Two years went by with no word about the Mona Lisa. And then the thief made contact, responding to a newspaper ad from Alfredo Geri that stated he was "looking for art objects of every sort". Alfredo was in Florence and although the thief wanted to meet in Paris, Alfredo said he could meet in Florence - he never thought this would be the real Mona Lisa. Alfredo brought along Giovanni Poggi, museum director from the Uffizi, who at once knew they were dealing with the original painting.

They asked to take the painting to the Uffizi to verify the authenticity then they called the police. Vincenzo was arrested (later tried, in Italy, and served 7 months of a 1 year sentence). He claimed that he didn't "steal" the Mona Lisa - that she had been stolen by Napoleon (not true, despite taking a lot of other art to France, he never got the Mona Lisa) and that he was simply acting out of patriotic duty to return her to Italy. Of course trying to make a profit along the way...

For two years, the Mona Lisa who had been so impeccably taken care of since she was originally commissioned had spent her time in a closet, exposed to humidity, cigarette smoke, heat, etc. It's thought that she sustained a lot of damage because of the elements.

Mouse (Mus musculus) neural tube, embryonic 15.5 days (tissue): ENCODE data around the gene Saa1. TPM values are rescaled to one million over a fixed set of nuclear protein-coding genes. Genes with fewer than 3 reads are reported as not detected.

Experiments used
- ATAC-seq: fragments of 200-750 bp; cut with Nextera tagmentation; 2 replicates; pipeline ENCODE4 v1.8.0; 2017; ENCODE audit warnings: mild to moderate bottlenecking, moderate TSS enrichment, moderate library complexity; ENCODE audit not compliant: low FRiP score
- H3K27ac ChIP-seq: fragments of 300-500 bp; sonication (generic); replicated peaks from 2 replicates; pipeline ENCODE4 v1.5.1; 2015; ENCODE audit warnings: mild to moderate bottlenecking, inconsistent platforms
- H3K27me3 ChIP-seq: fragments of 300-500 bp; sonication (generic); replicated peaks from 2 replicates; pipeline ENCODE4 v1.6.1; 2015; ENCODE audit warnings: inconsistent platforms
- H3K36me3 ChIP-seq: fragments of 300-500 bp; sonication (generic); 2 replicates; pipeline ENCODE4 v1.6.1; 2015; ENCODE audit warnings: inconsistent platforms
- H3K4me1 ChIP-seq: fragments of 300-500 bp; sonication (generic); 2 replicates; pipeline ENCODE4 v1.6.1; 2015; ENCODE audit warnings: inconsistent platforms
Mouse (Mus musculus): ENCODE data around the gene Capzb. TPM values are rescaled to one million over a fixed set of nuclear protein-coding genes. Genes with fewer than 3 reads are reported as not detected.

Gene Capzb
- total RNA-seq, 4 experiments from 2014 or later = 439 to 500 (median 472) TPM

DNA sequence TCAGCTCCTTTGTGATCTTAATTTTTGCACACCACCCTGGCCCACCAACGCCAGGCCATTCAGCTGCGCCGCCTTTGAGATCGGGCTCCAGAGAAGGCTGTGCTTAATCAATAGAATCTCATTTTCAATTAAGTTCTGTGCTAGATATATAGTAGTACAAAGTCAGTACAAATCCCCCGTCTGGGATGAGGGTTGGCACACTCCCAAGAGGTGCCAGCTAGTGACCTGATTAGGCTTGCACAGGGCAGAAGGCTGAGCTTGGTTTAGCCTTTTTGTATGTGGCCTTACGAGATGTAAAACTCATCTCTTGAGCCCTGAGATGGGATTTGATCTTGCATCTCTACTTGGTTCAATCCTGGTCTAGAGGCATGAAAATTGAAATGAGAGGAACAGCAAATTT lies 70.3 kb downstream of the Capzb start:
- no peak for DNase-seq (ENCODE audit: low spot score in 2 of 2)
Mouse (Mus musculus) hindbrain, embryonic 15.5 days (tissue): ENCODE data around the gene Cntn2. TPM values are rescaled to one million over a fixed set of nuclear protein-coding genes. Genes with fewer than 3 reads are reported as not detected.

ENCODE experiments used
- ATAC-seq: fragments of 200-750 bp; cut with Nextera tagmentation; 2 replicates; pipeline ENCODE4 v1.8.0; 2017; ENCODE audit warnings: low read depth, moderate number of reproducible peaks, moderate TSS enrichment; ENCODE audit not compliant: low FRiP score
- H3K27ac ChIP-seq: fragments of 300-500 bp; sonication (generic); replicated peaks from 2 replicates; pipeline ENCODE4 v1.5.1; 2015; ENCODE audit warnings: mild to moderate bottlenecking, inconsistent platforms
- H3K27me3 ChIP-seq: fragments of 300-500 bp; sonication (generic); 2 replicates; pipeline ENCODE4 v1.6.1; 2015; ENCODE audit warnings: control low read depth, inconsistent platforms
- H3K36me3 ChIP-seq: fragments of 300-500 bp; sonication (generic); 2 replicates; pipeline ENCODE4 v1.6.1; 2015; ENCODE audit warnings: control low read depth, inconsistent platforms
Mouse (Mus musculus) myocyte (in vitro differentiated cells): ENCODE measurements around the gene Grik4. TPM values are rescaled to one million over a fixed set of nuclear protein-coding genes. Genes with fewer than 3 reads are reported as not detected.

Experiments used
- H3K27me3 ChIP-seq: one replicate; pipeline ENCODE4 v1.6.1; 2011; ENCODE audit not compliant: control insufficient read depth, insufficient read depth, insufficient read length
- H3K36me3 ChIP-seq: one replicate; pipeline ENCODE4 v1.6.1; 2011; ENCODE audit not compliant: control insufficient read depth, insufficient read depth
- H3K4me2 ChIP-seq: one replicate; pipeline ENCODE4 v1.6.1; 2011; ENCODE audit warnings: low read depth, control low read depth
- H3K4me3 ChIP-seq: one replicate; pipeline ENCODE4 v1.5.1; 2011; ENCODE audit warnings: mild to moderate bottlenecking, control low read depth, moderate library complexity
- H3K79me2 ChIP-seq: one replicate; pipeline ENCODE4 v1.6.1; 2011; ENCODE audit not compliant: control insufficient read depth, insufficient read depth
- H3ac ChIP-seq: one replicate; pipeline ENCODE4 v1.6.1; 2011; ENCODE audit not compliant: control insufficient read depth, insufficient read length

So, even back in 1911 this story was reported and followed all over the world. Whether an icon or celebrity, the huge publicity surrounding the theft helped launch Leonardo's great painting into the stratosphere of fame.

La Gioconda or Mona Lisa
Portrait of Lisa Gherardini, wife of Francesco del Giocondo

Painted between 1503 and 1506
By Leonardo Da Vinci

Saturday, August 20, 2011

0053: French Pastries

"Life is uncertain. Eat dessert first."
- Ernestine Ulmer - 

I have this wonderful French bakery about 5 minutes away from my house. This little gem of a place makes all their goodies on site and has been around since 1986. (Here is their website if you are ever in Ft Lauderdale... Croissan' Time.)

These are my recent acquisitions :-)
Almondine Tarte - this should last two sittings but I had mine in one...
I ate it very mindfully so I felt no guilt afterwards. (And I ran in the morning :-)

It was SO incredibly moist and yummy! I had one as soon as I got home.
Just this precious little tarte, a cup of tea and me
I savored every bite then went to take a nap. 
What can I say about this "coffee cake"... it took up my entire cake pedestal so you can imagine how big it was.
If you are from New Orleans you will understand when I say it had the consistency of King Cake.
It was a soft cake with moist pieces and had some kind of glaze inside and out and golden raisins.
I'm really not sure what it had but it was yummy and a hit at the family dinner party I took it to.
(I don't typically cook so I make up with great - homemade - purchases!!)
It looked like a giant cinnamon roll but it wasn't. But I can see it being a distant French cousin of the cinnamon roll....